Our UHN programs and services are among the most advanced in the world. We have grouped our physicians, staff, services and resources into 10 medical programs to meet the needs of our patients and help us make the most of our resources.
University Health Network is a health care and medical research organization in Toronto, Ontario, Canada. The scope of research and complexity of cases at UHN has made us a national and international source for discovery, education and patient care.
Our 10 medical programs are spread across eight hospital sites – Princess Margaret, Toronto General, Toronto Rehab’s five sites, Toronto Western – as well as our education programs through the Michener Institute of Education at UHN. Learn more about the services, programs and amenities offered at each location.
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Find out how to get to and around our nine locations — floor plans, parking, public transit, accessibility services, and shuttle information.
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Being touched by illness affects us in different ways. Many people want to give back to the community and help others. At UHN, we welcome your contribution and offer different ways you can help so you can find one that suits you.
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Team members supporting each other is key in preventing burnout and bolstering mental well-being of healthcare workers during the pandemic, according to new research.
Early results in
a study published in NEJM Catalyst show an institutional framework that facilitates team-based intervention to foster connection and resilience positively impacts the emotional tone of teams over time.
"At the beginning of the pandemic, we observed a high state of anxiety driven by that 'fight, flight, freeze' response," says Dr. Mary Elliott, lead author of the study, and psychiatrist at Princess Margaret Cancer Centre. "Over time, sustaining that becomes next to impossible.
"It is crucial for people to not feel isolated as the pandemic goes on."
Healthcare workers have faced shifting stressors over the past year, from having access to personal protective equipment, fear of exposure to COVID-19, managing patient despair, concerns about exposing their family, and balancing increased workload if colleagues are off sick.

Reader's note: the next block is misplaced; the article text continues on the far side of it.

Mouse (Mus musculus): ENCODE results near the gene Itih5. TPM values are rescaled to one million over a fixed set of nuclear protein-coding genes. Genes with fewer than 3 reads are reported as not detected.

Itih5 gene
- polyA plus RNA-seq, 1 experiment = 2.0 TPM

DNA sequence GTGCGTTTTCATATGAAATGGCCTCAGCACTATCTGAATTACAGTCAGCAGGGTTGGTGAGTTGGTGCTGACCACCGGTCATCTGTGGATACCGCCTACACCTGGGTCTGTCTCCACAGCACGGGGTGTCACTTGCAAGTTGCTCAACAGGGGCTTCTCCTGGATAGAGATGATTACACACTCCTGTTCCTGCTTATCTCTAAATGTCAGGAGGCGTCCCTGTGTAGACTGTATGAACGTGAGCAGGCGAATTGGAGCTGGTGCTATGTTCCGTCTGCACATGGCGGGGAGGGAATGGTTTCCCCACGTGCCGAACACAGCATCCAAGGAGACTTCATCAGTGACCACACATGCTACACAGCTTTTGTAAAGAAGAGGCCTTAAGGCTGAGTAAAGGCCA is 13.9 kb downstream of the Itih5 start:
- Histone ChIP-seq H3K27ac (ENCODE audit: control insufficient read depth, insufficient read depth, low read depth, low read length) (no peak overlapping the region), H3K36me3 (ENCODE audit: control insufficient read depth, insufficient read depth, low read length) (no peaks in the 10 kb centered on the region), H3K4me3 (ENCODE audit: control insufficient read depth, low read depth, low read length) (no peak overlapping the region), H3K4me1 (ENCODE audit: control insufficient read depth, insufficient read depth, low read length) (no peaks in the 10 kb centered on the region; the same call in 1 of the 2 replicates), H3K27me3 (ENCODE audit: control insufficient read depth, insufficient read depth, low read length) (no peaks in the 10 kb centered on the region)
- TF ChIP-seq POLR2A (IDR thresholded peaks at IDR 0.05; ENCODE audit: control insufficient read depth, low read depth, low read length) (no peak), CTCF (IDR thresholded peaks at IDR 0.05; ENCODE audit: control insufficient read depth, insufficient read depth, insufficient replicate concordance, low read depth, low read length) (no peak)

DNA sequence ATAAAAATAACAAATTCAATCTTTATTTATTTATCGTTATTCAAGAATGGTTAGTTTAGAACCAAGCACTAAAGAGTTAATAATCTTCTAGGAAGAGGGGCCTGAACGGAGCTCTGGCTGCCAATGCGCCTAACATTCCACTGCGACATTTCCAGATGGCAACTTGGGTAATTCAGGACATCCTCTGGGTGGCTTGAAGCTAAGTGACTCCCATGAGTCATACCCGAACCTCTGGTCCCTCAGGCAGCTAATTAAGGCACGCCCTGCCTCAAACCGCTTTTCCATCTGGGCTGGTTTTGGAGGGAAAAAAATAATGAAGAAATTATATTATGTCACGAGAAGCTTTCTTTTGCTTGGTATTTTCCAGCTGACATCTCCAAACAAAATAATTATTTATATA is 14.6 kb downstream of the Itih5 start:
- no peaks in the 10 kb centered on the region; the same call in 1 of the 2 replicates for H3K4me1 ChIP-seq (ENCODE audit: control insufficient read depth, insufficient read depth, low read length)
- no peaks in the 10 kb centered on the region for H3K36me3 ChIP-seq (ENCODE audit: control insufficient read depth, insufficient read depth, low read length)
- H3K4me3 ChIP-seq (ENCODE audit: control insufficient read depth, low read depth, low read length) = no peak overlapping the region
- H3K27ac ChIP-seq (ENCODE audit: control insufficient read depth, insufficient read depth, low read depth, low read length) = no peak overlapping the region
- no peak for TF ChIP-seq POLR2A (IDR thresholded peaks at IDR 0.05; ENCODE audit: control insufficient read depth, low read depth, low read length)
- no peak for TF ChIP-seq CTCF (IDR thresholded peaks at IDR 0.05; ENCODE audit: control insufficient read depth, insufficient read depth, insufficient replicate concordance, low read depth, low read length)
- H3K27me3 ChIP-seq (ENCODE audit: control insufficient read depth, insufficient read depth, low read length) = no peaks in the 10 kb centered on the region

The framework, coined CREATE—Compassion, REsilience, And TEam-building— delivers psychological first aid support to teams, aiming to reduce the prevalence of anxiety, anger, depletion, while boosting feelings of engagement, confidence, or connection. The results also showed a reduction in requested sessions, indicating an increase in team resilience over time.
CREATE pairs psychosocial coaches (PSCs) – made up of volunteer providers from psychiatry, psychology, occupational therapy, music therapy, and spiritual care – with clinical managers to deliver tailored support to each team, with interventions including:
When healthcare workers are mentally healthy and engaged, it translates to better quality care and a more positive patient experience.
"We know that the wellbeing of staff and the well-being of patients and their families are all interconnected," says Dr. Gary Rodin, Director of Cancer Experience at UHN. "Staff that are overwhelmed, distressed, or burnt-out are going to have difficulty providing their best care.
"We must think of ourselves and those we care for as all in it together."
The use of the CREATE framework is now expanding beyond the Princess Margaret; with a request to train PSCs for the Toronto Western Hospital's intensive care unit and interest from outside of UHN.
"We have a systematic approach to treating disease of all kinds," says Dr. Rodin. "We need to approach staff well-being and mental health in the same way."